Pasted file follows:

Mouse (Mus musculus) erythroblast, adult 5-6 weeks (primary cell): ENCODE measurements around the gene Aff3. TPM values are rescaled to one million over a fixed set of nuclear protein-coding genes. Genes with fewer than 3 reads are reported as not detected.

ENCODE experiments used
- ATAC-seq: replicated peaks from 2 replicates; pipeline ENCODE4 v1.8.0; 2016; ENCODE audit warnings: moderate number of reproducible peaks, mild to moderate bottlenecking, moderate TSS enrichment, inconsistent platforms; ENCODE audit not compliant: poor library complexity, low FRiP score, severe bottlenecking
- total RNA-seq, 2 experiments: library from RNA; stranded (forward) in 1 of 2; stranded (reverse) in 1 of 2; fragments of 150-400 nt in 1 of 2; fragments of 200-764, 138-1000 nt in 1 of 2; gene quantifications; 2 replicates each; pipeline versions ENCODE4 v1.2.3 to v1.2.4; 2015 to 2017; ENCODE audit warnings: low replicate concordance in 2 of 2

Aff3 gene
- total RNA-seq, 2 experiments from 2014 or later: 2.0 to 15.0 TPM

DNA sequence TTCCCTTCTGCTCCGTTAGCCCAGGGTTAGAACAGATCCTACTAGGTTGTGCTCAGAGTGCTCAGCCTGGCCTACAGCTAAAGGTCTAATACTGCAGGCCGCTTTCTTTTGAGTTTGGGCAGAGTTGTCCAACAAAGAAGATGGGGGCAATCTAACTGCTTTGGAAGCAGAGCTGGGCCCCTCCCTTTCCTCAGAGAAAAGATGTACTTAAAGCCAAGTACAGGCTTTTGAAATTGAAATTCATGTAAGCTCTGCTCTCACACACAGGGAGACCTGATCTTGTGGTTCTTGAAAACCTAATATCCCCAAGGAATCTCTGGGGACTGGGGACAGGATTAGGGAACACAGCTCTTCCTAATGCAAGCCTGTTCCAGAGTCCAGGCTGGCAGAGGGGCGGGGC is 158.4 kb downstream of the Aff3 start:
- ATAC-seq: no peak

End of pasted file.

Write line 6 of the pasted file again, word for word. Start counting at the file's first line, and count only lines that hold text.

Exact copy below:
- total RNA-seq, 2 experiments from 2014 or later: 2.0 to 15.0 TPM